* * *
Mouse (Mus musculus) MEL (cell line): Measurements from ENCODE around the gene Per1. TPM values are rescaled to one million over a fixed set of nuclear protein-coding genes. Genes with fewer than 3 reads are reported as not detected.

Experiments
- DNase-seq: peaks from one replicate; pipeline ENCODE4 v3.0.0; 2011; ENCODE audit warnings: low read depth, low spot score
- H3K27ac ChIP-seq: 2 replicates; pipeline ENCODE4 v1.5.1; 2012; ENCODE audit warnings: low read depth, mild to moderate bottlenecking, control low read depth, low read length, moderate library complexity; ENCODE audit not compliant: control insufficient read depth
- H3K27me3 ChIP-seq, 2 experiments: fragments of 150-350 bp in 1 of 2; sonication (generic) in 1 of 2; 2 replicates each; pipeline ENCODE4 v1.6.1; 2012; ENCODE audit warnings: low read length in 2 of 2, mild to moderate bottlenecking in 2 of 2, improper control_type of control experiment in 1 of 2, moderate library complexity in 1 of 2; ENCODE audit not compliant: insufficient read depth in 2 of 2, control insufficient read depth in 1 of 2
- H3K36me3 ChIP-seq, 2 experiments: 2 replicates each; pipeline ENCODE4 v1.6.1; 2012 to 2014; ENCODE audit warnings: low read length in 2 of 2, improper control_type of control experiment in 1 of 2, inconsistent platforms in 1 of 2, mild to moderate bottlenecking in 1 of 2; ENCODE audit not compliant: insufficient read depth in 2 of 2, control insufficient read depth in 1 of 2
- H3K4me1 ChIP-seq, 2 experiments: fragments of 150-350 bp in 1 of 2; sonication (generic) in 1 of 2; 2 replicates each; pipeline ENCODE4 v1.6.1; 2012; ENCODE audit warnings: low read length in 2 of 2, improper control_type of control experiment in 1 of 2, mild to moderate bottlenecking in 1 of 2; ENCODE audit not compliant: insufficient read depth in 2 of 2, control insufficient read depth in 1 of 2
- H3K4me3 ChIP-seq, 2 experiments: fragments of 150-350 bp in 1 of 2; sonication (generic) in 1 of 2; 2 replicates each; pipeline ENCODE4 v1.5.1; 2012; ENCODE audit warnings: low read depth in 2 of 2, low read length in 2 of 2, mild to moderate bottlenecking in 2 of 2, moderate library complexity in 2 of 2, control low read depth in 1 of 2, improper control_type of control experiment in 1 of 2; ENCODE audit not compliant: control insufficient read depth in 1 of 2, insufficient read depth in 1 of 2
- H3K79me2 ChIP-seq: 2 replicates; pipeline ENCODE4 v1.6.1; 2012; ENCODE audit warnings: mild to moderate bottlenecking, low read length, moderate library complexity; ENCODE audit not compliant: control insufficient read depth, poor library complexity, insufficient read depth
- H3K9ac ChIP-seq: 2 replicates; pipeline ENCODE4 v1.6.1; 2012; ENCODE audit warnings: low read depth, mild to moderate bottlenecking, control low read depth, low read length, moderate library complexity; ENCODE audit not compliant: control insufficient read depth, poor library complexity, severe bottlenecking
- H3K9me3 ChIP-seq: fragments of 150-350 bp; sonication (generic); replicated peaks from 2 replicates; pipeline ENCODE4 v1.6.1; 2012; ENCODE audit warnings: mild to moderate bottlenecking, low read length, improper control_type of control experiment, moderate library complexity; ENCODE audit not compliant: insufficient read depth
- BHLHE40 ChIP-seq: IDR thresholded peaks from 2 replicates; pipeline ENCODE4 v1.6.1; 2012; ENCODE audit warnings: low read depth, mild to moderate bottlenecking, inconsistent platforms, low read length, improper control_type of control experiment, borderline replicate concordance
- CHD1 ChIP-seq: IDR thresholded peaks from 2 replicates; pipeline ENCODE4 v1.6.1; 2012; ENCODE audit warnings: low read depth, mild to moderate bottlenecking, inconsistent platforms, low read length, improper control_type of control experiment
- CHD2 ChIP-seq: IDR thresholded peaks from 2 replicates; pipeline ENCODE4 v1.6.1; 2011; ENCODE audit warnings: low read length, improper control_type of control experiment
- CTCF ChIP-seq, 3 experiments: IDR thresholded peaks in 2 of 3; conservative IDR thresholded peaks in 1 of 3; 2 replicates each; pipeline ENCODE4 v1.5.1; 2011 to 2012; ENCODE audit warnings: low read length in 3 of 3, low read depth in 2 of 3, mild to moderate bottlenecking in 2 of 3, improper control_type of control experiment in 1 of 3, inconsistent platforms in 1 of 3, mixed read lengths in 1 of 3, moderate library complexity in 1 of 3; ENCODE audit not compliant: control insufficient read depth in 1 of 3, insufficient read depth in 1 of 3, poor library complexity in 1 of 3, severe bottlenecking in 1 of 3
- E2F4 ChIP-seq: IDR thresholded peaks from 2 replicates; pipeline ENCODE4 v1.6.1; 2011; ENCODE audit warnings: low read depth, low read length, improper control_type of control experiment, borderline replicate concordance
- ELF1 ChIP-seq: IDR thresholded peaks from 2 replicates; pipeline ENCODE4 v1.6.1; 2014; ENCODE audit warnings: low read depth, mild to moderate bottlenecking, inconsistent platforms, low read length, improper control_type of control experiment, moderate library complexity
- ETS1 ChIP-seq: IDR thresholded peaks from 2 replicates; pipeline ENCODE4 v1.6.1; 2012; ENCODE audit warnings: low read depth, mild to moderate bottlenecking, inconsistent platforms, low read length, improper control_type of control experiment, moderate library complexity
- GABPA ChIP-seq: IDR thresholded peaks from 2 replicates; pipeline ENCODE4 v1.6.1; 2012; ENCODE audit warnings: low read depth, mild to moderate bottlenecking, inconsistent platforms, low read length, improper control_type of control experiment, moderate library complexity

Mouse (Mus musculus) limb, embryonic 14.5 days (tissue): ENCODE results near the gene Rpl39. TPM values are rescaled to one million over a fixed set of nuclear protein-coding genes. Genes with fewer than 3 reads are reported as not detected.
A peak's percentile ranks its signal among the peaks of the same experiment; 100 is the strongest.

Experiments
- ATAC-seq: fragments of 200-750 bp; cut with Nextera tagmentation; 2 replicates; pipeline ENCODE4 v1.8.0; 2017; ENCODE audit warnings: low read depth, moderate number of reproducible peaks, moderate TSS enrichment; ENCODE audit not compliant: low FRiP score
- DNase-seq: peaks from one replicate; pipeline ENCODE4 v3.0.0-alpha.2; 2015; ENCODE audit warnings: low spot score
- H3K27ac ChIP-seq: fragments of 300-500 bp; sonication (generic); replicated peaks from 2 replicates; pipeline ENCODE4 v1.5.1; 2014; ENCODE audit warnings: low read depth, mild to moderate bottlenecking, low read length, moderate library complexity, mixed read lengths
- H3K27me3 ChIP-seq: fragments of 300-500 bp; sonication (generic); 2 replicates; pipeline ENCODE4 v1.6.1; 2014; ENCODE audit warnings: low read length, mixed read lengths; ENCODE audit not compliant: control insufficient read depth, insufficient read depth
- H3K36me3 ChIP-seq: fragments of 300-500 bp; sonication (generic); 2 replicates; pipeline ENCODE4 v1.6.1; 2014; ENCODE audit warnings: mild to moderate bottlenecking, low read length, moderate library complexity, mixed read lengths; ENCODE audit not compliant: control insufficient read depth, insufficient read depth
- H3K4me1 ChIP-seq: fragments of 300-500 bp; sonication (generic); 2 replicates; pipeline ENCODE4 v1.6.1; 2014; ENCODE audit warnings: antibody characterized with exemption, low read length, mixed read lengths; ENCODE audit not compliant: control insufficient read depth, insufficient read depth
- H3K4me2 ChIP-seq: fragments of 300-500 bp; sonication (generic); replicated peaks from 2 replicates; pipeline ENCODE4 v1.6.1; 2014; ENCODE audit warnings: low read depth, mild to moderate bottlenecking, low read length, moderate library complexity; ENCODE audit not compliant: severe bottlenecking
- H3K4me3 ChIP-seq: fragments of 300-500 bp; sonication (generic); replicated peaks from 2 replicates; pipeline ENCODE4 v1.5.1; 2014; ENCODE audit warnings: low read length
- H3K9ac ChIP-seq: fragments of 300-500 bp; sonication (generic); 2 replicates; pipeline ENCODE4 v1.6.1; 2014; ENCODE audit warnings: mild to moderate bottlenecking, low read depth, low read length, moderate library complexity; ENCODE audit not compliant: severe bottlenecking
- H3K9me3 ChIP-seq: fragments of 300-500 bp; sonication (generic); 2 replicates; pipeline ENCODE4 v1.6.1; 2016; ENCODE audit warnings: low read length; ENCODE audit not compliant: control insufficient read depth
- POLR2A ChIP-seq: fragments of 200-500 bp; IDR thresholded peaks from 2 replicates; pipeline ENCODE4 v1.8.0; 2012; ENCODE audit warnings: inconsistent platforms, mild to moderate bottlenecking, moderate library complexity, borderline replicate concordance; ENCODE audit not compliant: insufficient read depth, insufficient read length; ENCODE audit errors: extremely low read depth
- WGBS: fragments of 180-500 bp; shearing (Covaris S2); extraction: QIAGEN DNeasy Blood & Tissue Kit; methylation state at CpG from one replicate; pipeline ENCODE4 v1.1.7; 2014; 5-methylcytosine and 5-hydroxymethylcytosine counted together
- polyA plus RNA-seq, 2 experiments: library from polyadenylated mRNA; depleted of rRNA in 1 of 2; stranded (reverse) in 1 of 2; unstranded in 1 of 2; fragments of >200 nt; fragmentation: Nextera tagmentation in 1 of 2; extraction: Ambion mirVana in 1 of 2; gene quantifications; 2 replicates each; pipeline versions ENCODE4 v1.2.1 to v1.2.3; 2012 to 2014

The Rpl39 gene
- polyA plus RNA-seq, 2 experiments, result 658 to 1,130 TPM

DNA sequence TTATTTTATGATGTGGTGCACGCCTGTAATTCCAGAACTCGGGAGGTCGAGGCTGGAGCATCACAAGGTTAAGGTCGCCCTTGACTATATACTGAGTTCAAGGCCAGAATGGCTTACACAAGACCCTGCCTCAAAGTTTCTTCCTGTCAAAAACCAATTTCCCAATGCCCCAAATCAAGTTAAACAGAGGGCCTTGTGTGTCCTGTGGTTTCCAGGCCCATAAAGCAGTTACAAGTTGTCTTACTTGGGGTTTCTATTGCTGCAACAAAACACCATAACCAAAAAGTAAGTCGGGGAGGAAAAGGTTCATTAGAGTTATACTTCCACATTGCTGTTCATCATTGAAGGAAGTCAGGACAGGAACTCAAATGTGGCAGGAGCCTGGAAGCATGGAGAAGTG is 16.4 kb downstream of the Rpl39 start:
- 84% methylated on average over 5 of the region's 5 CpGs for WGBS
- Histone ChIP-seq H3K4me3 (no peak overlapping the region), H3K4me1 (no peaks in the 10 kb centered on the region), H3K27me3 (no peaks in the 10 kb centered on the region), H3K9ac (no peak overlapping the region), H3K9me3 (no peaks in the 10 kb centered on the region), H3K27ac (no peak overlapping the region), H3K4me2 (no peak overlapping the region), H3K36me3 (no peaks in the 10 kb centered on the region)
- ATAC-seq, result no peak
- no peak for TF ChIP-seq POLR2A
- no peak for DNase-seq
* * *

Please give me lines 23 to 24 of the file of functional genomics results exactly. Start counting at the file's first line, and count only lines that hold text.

- ATAC-seq: fragments of 200-750 bp; cut with Nextera tagmentation; 2 replicates; pipeline ENCODE4 v1.8.0; 2017; ENCODE audit warnings: low read depth, moderate number of reproducible peaks, moderate TSS enrichment; ENCODE audit not compliant: low FRiP score
- DNase-seq: peaks from one replicate; pipeline ENCODE4 v3.0.0-alpha.2; 2015; ENCODE audit warnings: low spot score